parkrun is the name given to a collection of 5 km running events that take place every week in several countries. All are free to take part in and require runners to register online in advance for a unique athlete number and to print their own identification barcode for use when taking part. Runners' results in each event are processed and uploaded online after the run by volunteers. Each registered runner has an individual page cataloguing the details of each event in which they have participated. parkrun juniors is a spin-off event which provides a 2 km run for juniors, once per month.
Bushy parkrun was the first to be held; it started in October 2004.
Founded by Paul Sinton-Hewitt in 2004, the idea of parkrun grew from the initial Bushy parkrun event (originally called Bushy Park Time Trial) into a small collection of events called the UK Time Trials and then into parkrun. Events now take place every week in Australia, Denmark, Ireland, New Zealand, Poland, South Africa, the United Kingdom and the United States. Sinton-Hewitt was presented the Runner's World 'Heroes of Running' award for philanthropy for his work with parkrun in 2009.
On 20 April 2013 more than 35,000 runners took part in parkrun for the first time in the event's history; this just two weeks after 30,000 runners were first involved. Participation first exceeded 20,000 in August 2012 and first exceeded 10,000 in April 2011. On August 3rd 2013 numbers of parkrunners exceeded 40,000 for the first time, and on November 2, 2013 over 50,000 people did a parkrun.
Each parkrun event is run entirely by volunteers who give their time freely to set up each event, time the runners, process the results and clear away afterwards. To assist the volunteers, parkrun HQ provides the volunteers with computer equipment, timing devices, barcode readers, signs and the web hosting of the results. There are several different volunteer roles at each parkrun event: a run director, who organises the volunteer team, and speaks to the runners before they begin, marshals, whose role include offering direction and encouragement to runners, a timekeeper, who registers each runner's time as they finish, a barcode scanner, who scans runners' personal barcodes and finishing chips, a finish token provider, who hands out finishing chips to each runner as they cross the line and a photographer, who takes pictures and uploads them to the parkrun website.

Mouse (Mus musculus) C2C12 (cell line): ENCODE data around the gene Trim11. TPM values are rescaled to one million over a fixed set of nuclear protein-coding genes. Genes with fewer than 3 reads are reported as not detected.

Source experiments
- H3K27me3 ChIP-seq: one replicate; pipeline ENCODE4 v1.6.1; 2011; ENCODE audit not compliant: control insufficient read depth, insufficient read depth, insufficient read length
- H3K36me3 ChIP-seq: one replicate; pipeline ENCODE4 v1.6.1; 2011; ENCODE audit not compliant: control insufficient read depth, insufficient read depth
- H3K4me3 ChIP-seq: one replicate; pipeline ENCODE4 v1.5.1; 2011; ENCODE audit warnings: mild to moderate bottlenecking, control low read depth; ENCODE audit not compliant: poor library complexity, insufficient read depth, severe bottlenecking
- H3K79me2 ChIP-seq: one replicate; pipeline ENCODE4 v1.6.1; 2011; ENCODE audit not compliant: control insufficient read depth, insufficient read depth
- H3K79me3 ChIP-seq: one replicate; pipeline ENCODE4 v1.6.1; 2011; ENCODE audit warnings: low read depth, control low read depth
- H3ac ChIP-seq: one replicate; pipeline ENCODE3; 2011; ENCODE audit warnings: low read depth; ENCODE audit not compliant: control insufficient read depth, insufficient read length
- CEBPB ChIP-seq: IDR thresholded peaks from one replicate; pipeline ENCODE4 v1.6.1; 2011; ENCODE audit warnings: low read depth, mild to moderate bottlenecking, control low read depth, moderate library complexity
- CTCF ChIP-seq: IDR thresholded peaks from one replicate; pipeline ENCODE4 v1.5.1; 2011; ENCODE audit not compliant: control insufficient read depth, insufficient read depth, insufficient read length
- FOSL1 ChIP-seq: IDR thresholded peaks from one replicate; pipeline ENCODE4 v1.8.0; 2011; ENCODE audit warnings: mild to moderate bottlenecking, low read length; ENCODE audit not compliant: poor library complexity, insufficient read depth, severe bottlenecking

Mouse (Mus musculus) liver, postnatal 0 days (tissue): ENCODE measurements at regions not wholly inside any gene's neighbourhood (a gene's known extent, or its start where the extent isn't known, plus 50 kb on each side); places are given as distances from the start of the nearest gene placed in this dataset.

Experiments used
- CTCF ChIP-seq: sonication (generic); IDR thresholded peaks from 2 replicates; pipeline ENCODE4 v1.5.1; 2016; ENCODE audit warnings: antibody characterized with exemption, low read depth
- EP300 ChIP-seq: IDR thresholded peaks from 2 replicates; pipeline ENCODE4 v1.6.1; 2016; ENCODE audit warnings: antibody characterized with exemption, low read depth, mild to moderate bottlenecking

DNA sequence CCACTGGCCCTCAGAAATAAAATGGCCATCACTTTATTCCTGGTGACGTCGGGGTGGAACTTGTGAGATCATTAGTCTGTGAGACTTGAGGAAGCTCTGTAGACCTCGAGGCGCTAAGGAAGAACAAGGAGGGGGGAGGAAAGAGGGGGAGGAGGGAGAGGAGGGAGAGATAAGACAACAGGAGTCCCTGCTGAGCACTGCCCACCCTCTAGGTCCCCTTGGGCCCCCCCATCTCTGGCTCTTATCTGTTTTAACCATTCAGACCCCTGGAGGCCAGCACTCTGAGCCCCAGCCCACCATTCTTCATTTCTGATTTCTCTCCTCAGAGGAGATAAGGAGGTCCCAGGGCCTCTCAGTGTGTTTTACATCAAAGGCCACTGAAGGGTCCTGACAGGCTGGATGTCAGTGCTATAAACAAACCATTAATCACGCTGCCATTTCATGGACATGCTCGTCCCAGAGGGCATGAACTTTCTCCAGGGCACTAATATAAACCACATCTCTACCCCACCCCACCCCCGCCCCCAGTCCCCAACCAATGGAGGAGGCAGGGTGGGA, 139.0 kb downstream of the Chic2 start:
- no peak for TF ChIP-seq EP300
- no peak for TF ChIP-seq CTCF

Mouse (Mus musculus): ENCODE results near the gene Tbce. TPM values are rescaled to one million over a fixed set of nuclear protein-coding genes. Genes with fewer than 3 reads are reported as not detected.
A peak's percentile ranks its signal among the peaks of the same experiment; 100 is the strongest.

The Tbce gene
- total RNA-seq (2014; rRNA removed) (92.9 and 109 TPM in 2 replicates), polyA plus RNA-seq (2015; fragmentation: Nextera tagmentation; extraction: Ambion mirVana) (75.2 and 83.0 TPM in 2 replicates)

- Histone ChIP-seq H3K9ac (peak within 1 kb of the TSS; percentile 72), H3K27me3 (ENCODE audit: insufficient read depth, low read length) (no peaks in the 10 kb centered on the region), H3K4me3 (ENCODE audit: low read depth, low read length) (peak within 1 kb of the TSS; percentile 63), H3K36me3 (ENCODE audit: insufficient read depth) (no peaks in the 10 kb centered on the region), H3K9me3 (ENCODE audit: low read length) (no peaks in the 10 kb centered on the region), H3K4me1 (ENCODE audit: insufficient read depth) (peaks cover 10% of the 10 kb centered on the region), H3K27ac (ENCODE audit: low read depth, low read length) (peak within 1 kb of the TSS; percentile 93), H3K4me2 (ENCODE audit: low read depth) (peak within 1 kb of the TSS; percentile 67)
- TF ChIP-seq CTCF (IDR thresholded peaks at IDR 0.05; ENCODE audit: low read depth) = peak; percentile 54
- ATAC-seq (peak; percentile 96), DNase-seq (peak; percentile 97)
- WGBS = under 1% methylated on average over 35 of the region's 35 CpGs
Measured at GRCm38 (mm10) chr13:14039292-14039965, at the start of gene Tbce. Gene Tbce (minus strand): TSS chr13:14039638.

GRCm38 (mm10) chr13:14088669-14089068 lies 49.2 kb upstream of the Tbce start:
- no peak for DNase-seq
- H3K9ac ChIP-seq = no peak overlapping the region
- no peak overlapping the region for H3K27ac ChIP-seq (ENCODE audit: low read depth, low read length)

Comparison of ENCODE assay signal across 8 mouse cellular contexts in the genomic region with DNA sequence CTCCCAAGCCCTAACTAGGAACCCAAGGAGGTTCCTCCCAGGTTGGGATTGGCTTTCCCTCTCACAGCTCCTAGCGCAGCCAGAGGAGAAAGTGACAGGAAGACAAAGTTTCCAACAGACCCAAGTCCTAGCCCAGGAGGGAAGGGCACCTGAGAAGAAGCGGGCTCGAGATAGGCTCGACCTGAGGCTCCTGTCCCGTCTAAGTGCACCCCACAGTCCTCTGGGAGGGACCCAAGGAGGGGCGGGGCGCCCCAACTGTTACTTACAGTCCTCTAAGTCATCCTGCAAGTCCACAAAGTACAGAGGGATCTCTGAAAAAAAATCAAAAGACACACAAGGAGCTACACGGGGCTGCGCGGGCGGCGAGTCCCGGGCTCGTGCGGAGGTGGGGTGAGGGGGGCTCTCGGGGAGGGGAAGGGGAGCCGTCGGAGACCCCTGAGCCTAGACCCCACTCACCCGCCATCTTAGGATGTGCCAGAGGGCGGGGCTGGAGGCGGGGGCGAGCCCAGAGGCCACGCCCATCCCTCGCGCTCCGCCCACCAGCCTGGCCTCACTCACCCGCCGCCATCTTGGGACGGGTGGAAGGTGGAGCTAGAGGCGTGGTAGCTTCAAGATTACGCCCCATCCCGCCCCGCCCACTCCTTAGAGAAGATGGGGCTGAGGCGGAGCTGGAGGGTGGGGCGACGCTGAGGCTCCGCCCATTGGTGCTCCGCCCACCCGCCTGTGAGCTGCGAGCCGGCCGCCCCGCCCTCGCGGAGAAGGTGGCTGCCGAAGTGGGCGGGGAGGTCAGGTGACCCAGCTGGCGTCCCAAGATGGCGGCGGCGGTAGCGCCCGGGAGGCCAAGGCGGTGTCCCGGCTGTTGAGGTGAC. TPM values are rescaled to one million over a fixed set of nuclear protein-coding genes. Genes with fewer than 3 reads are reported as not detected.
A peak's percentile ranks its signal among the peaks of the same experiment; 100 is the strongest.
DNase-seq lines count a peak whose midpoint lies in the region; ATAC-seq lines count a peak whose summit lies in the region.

Every event has a 'volunteer' page, with the same basic information about how to get involved as a volunteer, as well as crediting those who have made the effort in the most recent week. The parkrun website credits those who volunteer each week as "the heart" of parkrun, and integral to its not-for-profit status. It also provides a useful range of responses to commonly asked questions about volunteering, with information on each of the different roles, in its FAQ section. It is recommended that runners volunteer three times over the course of a year to help their local parkun function sustainably
parkrun is sponsored by:
- adidas, a sports clothing manufacturer.
- Sweatshop, a chain of running clothing shops.
- Lucozade Sport, a sports drink manufacturer.
- PruHealth, a medical insurance company.
parkrun is supported by:
- London Marathon, The London Marathon.
- Three, mobile phone company.
- aql, mobile internet data network provider.
parkrun is also receiving a grant covering 2011-2012 from the Mayor of London's Sports Participation Fund.
Previous sponsors and supports have been:
- Nike, a sports clothing manufacturer, who sponsored parkrun for three years.
As of 9 September 2013, combined statistics for all events:
- Number of events: 24,096
- Average number of runs per athlete: 7.8
- Number of clubs: 2,900
- Number of runners: 399,662